“China’s economy has entered what we call a new normal, in which major changes are taking place in terms of growth rate, development model, economic structure and drivers of growth. But the economic fundamentals sustaining sound development remain unchanged.” – President Xi Jinping’s remarks at the World Economic Forum in Davos
Despite a sluggish global economy, China’s economy grew by 6.7 percent in 2016, still one of the highest in the world.
The growth of the gross domestic product hit the full year target of about 6.5 percent. The performance in the fourth quarter bucked the trend of decline for the first time in the past two years.
The economy was within a proper range, with improved quality and efficiency, said Ning Jizhe, the chief of the National Bureau of Statistics.
Faced with the slowdown pressure, the Chinese government adopted a set of measures in various fields to improve the economic structure and quality, such as reducing overcapacity, streamlining administrative approvals and boosting innovation to stimulate the economy.
But economists warned that the foundation for steady growth this year remains shaky, as growth of industrial production, fixed-asset investment, inflation-adjusted retail and property sales in the fourth quarter were either slower or flat compared with the previous quarter.
1Gross domestic product (GDP)
China’s economy grew 6.7 percent year-on-year to 74.41 trillion yuan ($10.83 trillion) in 2016, the slowest pace of growth in 26 years, but well within the government’s target range of 6.5 to 7 percent.
The service sector accounted for 51.6 percent of GDP in 2016, up 1.4 percentage points year-on-year. The service sector ratio exceeded 50 percent for the first time in 2015.
Value added in the service sector increased 7.8 percent year-on-year to 38.4 trillion yuan, and that in the primary and secondary sectors rose 3.3 percent and 6.1 percent respectively to 6.37 trillion yuan and 29.62 trillion yuan.
Growth in the fourth quarter came in at 6.8 percent, accelerating from the 6.7 percent in the third quarter.
2Consumer price index (CPI)
China’s consumer inflation reported faster growth last year, as a price rebound in commodities gradually drove up prices.
The consumer price index (CPI), a main gauge of inflation, rose 2 percent in 2016 — up from 1.4 percent in 2015 — the same rate as 2014. The figure was below the government’s 3-percent target set for the whole year.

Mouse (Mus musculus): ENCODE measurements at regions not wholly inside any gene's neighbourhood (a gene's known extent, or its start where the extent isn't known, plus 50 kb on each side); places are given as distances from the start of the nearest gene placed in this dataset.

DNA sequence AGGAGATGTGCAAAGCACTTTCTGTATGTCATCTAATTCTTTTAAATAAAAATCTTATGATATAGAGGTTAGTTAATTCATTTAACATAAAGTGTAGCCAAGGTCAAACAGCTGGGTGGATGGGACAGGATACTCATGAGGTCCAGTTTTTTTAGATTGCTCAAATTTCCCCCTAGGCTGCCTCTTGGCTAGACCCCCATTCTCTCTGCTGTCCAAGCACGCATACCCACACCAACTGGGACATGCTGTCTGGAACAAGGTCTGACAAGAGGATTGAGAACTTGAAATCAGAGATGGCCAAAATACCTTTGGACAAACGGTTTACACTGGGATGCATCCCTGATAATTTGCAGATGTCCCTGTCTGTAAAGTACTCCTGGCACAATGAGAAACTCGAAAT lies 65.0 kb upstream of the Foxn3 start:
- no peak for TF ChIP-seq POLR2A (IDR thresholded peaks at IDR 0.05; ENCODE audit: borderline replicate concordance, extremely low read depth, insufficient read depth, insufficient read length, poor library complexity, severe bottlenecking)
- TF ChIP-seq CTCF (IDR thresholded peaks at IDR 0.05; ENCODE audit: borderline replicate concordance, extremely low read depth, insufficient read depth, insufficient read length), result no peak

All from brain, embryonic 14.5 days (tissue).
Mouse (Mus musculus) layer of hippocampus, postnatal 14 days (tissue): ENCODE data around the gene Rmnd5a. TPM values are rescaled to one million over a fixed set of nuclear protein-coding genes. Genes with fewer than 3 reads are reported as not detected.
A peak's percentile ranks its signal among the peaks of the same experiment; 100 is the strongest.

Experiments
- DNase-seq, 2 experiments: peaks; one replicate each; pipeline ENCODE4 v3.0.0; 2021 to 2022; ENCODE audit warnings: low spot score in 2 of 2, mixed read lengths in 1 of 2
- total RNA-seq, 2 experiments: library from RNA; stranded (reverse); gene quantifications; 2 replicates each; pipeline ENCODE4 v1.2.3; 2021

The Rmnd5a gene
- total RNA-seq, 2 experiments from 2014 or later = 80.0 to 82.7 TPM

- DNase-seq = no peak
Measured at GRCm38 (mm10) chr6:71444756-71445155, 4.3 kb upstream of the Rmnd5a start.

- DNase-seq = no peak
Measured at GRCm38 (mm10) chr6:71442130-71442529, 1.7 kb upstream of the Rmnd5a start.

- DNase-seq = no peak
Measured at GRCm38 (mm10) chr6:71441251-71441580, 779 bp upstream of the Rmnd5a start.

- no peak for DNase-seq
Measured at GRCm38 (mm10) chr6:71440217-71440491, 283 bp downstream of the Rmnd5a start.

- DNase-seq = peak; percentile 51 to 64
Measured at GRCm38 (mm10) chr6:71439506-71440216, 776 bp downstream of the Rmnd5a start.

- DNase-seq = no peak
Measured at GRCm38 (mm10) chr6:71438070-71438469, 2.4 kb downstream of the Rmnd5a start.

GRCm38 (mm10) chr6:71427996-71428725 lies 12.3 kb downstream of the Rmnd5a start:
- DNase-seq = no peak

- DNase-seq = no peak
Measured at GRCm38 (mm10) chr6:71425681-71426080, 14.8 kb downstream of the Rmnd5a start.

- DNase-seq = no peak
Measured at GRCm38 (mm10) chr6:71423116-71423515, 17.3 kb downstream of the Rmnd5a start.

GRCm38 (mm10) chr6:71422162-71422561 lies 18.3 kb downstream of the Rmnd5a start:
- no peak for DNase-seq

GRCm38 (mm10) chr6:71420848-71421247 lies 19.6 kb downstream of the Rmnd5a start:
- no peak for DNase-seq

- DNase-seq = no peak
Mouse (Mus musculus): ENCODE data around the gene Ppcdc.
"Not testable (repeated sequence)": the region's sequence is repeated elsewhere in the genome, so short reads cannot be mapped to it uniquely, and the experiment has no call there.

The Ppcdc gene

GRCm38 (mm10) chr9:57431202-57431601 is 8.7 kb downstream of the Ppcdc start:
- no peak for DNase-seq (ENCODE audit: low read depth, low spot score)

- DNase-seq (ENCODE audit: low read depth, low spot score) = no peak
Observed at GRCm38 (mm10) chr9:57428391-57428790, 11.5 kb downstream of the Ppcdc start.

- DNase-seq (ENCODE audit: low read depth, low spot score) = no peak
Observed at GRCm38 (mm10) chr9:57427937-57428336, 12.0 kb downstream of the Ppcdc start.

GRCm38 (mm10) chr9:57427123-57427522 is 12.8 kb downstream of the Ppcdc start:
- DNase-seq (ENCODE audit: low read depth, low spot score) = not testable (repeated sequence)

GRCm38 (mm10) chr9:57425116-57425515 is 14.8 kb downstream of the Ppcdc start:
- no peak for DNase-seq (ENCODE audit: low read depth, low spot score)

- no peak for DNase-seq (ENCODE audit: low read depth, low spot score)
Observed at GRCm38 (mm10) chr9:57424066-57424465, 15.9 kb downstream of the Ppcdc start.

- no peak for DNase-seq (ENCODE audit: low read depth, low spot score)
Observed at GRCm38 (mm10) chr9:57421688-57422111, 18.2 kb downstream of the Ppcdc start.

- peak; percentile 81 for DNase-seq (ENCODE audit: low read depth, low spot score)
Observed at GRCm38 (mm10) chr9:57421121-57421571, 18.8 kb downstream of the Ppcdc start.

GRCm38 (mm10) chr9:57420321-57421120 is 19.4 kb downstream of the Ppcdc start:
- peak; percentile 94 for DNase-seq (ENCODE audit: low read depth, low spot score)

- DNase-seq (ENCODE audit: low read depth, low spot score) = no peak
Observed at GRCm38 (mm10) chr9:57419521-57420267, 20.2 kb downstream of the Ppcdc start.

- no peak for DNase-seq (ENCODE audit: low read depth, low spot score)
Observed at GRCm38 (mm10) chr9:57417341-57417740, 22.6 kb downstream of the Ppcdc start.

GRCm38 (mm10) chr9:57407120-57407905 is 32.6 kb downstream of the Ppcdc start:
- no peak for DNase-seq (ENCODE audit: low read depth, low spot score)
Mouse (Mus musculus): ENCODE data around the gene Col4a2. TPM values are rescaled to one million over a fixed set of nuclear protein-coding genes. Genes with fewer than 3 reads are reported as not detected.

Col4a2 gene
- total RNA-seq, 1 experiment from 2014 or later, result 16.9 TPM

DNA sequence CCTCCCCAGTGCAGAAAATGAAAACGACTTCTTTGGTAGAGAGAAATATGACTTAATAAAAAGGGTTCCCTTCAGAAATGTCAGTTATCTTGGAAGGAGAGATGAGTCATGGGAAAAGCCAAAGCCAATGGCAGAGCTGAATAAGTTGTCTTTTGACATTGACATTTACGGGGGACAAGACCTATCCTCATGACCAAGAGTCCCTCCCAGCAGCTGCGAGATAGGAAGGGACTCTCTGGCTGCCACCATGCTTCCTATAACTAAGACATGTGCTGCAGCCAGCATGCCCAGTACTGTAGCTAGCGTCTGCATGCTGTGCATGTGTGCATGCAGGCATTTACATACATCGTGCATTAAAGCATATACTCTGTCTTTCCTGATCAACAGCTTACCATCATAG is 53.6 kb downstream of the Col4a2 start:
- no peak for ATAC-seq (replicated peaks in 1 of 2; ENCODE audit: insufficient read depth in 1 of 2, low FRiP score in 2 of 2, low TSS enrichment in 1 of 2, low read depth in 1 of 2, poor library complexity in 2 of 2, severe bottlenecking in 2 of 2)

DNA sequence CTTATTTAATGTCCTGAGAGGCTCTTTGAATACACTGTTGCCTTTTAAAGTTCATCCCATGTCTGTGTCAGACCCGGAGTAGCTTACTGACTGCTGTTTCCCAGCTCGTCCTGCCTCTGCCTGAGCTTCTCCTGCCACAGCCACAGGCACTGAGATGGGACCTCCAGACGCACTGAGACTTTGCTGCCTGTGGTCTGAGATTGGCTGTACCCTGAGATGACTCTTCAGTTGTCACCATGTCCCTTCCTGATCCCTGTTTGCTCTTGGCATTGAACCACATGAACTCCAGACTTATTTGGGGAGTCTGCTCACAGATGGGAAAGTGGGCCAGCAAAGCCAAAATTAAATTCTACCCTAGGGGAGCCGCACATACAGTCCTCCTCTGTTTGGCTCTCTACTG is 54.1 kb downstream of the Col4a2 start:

In December, the CPI increased 2.1 percent from a year ago, slightly down from November’s 2.3-percent rise.
Sheng Guoqing, senior statistician of the National Bureau of Statistics, attributed December’s slowdown to a high base in the same period of 2015 and weak price increases in vegetables and fruit.
“The inflation data show China’s economy ending 2016 on a strong note,” Bloomberg economist Tom Orlik said. “Consumer price gains edged down, but an increase in the non-food index pointed to resilient demand.”
Orlik also predicts that CPI inflation will continue to edge down over the course of the first quarter as soaring food prices drove the index higher in the same period of 2016.
3Producer price index (PPI)
China’s producer price growth beat market expectations in December and surged the most in more than five years supported by rising commodity prices and robust demand.
The producer price index (PPI), which measures costs for goods at the factory gate, rose 5.5 percent year on year in December, the highest reading since September 2011.
The PPI for the whole year dropped 1.4 percent, recovering from a 5.2 percent decline in 2015.
Under pressure from a downturn in the broader economy, the PPI had been trapped in negative territory for 54 months before returning to growth in September. Analysts expect the current rising trend to continue in January.
The better-than-expected increase reinforces views that the world’s second-largest economy continues to show signs of stabilization, adding to hopes that China will gain a firm footing in the start of the new year.
That is also boosting profits for Chinese companies and generating more cash flow to help pay off their loans.